The crisis in Afghanistan has disappeared from the newspaper headlines, but not from the focus of the German Government. Pakistan has been affected like no other country by the impact of this crisis. At the same time, it is a key partner for us in bringing the people in Afghanistan to safety for whom we bear responsibility.
To date, with our support, almost 21,000 people have been able to embark on a new life in Germany, including almost three quarters of our local employees. In recent months, we have done everything in our power to remove the obstacles along the path that were such a hindrance to the evacuation efforts at the start. One thing is clear: there are no simple solutions, let alone truly satisfactory ones. In view of the disastrous situation, we therefore have to be very pragmatic and need to cooperate with very different stakeholders. One central focus of my talks in Pakistan, which has already provided us with support, will therefore be how we can arrange a swift departure for the people still remaining in Afghanistan.
However, we will also discuss how we can help alleviate the suffering of the people in Afghanistan while increasing the pressure on the Taliban to respect the rights of their people, and particularly those of women and girls. And we will discuss efforts to combat the climate crisis and the response to Russia’s grain war – for Pakistan is affected more severely by both than most other countries in the world.
In going to Greece, I am paying a visit to one of our closest partners in Europe. We see eye to eye with Athens, both in our support for Ukraine and the concerted European response to Russia’s aggression, and in our determination to fight the climate crisis and rapidly accelerate the development of renewable energies. Yet, as familiar many Germans are with Greece as an unforgettable holiday destination, they are often ignorant of the extent of the atrocities committed by Germans during the Nazi occupation. For me as Foreign Minister, it is a central priority to keep this memory alive.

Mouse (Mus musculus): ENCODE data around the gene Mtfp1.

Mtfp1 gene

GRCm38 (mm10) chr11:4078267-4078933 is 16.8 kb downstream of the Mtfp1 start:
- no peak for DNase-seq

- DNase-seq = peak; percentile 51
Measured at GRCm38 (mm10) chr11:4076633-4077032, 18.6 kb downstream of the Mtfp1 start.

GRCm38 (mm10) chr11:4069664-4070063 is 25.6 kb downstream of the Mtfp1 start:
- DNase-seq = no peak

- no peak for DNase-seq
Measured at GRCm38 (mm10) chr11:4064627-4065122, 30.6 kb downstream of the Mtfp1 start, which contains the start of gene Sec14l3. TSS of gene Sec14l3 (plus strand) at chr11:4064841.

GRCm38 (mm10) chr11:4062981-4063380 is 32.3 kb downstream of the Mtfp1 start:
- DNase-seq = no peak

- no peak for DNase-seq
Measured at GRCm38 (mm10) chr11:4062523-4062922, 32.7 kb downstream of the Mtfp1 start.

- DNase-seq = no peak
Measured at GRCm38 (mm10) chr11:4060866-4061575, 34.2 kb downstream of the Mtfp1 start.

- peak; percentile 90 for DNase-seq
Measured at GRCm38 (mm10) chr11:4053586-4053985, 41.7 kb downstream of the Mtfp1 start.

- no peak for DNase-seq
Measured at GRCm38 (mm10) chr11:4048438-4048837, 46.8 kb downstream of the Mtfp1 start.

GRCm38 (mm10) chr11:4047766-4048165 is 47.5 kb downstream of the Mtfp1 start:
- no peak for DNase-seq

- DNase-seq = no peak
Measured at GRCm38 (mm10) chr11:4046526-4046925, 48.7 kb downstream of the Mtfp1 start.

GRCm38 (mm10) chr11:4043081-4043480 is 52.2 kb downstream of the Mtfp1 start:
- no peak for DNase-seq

At the same time, Greece plays an important role with regard to security in the Mediterranean region. At a time when Europe’s security order is being fundamentally called into question by President Putin, we need to stand together and present a united front as NATO allies and European partners. Our aim must be to resolve problems through dialogue rather than by escalating tensions. This will also be an important topic during my talks in Ankara.
My trip to Turkey will take me to a crucial partner and to a country that is connected with ours like almost no other. A German and a Turkish heart beats in millions of people in Germany. The times in which that was seen as a problem are finally past. For me, this dual heartbeat is also a dual strength. As in any close relationship, I will therefore speak openly with our Turkish friends: about the importance of NATO and of strengthening it by accepting Finland and Sweden as members; about solutions for Putin’s systemic grain war and Turkey's mediation efforts, which are giving despairing people throughout the world cause for hope; and of course I will also raise issues in Turkey on which there are major and in some cases fundamental differences. Freedom of opinion, human rights, compliance with obligations as a member of the Council of Europe. We can see how in these areas our paths are drifting further and further apart, and we need to ensure that they move closer together again.